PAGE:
Vacation, Kayaking, Garden, and other Stuff

We were gone last week on vacation.  It was nice to spend time with family and friends.  The week found us enjoying food(way too much), playing cornhole and Kan Jam, the kids going to four wheeler driving school(where I decided I really want to four wheeler), going to a water park hotel, walking the flea market in Shipshewana, stopping into the animal auction at the flea market, kayaking on the lake, playing boggle, tubing behind the boat, fishing, and all sorts of other fun.

This was the first time we were able to use the new camper.  It performed as expected and the whole family, minus Homestead Boy #1 who wanted to sleep in the bunkhouse, slept in the camper comfortably.  The water-tightness of the camper was tested as we had some thunderstorms, and everything checked out well.  The air conditioner was nice on the hotter days, but unfortunately I didn’t fill up the propane so we could test the furnace on the colder nights(I didn’t think we’d need it).  Overall it was a nice shakedown outing as we get to know our new camper.

Upon returning home I found that the garden had done this…

The tomatoes had really started to ripen.  We have been enjoying them, especially the “Dr. Carolyn” cherry tomatoes.  They are a sweet yellow cherry, that are easy to down by the handful.

IMG_7056

The turkeys really grew the week we were gone as well. The difference between the Tom and the hens is quite obvious. They are slightly eerie to look at as their eyes are all black.


 Before I even knew that there were an abundance of tomatoes I had found a pressure canner on one of the local Facebook sales groups.  A brand new, never uses, Presto 23 quart canner with the canning kit tools with it for $75, which means I got the canner at a $5 discount and the $12 kit essentially for free.  Not a home run of a deal, but I’ll take it.  Now I need to wait for some more tomatoes to ripen when the weather warms back up to give it a try.


The wildflower garden continues to impress me. Much better than looking at septic caps surrounded by grass.


  
  
Other than that, it’s back to the grind.  Getting ready for Labor Day weekend and school to start the following week.

I will leave you with a story I am going to hashtag as #farmworldproblems.  It will hopefully be an ongoing addition to the blog and is my spin off of the hashtag #firstworldproblems.  Problems that aren’t really life shattering, but happen on the farm.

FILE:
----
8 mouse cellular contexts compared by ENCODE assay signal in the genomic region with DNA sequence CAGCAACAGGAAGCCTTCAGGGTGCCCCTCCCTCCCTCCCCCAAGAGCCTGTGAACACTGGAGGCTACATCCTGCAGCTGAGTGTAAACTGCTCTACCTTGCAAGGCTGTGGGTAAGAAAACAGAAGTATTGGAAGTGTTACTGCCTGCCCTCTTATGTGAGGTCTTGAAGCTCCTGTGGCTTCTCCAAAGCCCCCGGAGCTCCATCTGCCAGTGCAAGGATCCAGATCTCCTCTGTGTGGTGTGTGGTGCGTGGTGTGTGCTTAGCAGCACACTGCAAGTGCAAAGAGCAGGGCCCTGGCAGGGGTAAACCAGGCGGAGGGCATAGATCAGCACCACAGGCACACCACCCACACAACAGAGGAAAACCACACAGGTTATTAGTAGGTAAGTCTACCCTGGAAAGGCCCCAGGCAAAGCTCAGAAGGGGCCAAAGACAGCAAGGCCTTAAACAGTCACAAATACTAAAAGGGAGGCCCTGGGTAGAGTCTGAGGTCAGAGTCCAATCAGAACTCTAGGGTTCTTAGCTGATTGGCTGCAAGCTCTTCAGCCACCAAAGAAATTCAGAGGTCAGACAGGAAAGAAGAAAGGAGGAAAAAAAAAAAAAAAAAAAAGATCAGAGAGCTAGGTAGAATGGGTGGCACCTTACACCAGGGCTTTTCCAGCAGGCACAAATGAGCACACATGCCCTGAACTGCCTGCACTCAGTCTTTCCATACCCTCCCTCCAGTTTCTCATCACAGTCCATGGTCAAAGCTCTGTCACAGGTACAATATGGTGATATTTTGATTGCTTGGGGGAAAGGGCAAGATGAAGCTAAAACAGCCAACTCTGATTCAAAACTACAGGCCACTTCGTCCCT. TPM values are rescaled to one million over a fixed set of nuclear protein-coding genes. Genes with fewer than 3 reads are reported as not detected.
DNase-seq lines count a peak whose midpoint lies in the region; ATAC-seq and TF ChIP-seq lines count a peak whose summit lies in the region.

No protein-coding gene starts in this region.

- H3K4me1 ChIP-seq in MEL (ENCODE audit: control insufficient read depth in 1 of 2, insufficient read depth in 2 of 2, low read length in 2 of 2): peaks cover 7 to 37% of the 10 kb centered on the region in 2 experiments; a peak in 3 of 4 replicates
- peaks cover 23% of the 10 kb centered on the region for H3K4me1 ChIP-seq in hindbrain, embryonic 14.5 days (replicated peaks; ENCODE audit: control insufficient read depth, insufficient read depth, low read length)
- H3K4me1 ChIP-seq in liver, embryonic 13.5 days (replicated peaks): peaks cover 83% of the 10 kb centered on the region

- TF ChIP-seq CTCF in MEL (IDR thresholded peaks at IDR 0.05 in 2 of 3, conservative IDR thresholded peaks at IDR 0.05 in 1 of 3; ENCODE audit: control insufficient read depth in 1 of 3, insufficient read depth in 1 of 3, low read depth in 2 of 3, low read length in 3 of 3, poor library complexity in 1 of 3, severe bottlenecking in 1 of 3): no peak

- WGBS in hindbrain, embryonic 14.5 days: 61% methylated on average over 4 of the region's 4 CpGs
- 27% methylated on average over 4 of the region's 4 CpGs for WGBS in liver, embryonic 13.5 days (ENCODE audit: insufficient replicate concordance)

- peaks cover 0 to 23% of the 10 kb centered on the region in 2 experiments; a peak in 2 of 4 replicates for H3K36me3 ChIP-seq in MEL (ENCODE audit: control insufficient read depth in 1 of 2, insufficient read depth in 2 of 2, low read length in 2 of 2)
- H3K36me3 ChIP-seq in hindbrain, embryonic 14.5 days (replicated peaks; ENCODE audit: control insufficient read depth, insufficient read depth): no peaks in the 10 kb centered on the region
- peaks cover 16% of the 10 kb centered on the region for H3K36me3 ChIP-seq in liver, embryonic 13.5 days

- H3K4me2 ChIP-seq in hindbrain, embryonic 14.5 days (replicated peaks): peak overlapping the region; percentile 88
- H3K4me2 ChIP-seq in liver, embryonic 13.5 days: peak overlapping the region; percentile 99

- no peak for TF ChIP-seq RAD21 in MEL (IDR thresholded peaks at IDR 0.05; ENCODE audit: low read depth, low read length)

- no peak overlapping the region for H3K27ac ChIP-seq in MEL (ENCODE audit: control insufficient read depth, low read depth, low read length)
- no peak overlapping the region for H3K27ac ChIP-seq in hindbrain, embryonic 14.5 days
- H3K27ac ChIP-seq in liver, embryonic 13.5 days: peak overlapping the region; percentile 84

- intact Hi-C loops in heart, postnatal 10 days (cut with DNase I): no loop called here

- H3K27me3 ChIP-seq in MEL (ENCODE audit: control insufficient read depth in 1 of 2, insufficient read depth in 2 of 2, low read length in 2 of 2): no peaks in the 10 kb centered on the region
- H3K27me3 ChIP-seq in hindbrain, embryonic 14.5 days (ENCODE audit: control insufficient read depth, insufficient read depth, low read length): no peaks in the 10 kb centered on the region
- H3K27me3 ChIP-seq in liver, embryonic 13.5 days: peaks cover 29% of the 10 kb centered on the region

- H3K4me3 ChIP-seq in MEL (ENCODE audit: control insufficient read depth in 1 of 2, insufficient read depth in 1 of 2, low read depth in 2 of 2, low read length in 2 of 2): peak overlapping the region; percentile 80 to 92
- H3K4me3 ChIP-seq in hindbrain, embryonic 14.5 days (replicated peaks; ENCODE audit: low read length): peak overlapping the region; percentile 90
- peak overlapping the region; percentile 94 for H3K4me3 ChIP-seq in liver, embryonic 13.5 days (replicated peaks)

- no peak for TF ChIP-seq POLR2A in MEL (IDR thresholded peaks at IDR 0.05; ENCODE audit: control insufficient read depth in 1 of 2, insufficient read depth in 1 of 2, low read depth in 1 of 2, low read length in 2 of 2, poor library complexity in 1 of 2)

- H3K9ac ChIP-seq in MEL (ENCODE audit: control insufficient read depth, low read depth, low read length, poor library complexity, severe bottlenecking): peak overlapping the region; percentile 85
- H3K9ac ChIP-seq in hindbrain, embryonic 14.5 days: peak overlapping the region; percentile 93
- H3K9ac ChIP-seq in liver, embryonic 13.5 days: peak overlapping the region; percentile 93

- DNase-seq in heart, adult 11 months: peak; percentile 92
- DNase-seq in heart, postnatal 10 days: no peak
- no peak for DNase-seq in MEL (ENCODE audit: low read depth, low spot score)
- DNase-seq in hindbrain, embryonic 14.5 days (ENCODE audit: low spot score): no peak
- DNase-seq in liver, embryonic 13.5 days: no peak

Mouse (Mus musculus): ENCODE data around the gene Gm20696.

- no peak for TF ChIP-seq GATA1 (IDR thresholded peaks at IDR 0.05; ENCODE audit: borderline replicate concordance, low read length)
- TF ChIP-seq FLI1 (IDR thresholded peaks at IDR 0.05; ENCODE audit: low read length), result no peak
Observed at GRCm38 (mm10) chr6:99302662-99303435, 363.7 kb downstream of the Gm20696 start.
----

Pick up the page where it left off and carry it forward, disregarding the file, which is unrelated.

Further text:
Last night when I got home from basketball it was late, and dark.  As I parked the car in the drive I saw a shadow darting away from one of the chicken pens.  In a desire to protect my livestock, in a very manly way, I rushed into the barn and got a flashlight.  After a little bit of searching I found that a young skunk had scurried under our small utility trailer.  I really didn’t want to get sprayed, but I also didn’t want any chickens to perish.  Staying upwind, in case of a spray, I got a couple rocks and threw them at the top of the trailer trying to encourage the skunk to leave while avoiding alarming him to spray.  He was staying put under the trailer.  At the very least I needed to close up the chicken coop, which was what I was on my way to do in the first place.  But the skunk had placed himself in my way.  Giving him as wide a berth as I could and keeping the flashlight in it’s general direction so I could see if an spray attack was imminent I managed to make it to the coop.  After closing the coop, I knelt down on the ground to look under the trailer.  It was at this point that the sheep decided to welcome me home by “bah”-ing loudly.  I jumped, in a very un-manly way, and resumed my search.  I am ashamed to say the sheep got me jumping one more time before I decided the skunk had run off and I headed for the house.  So the poultry are safe, I remain un-sprayed, but my toughness is in question.

Until next time…

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7 Responses to Vacation, Kayaking, Garden, and other Stuff

  1. Tomatoes are one of those veggies/fruits that only needs to be water bath canned. Beans, beets, carrots… essentially anything low acid needs to be pressure canned. I have heard that rabbit is very good when pressure canned.

  2. Jr. says:

    Hello…
    How are the j-orps doing?
    Did you process any?
    I sold you the orps.
    I been following you on the homestead dad.
    I’m raising Pioneer meat birds…they are suppose to be a dual purpose bird…really not happy with them…I’ll be going back to the Cornish next season..since now I have a fenced in pasture for them.
    My turkeys are doing great on the pasture…I’ll be taking them in to be processed the end of September.
    Jr-

    • The jubilees are doing well. All ten were healthy, and we ended up with 6 hens and four roosters. Better than the other way around. I picked the two best and butchered the other two.

      What kind of pioneer birds?

      • Jr. says:

        Hi..
        Glad you had more hens…my Icelandics I only have 4 pullets and a ton of roosters.
        The pioneers are the breed name….there is another name for them Dixie rainbow…not sure.. I ordered 25…I have 6 roosters…and not one are the same size…I have a lot of feed invested in them…going back to the Cornish. I guess the pioneers are a good laying hen…big eggs…we will find out…or they will be a good baking chicken. I raised 25 Columbian Rocks…I butchered one Saturday… Turned out good for Sunday dinner.
        Jr-

  3. Jr. says:

    Also I’m looking for a few Isbar chickens.. If you come across any..please let me know.
    Jr-

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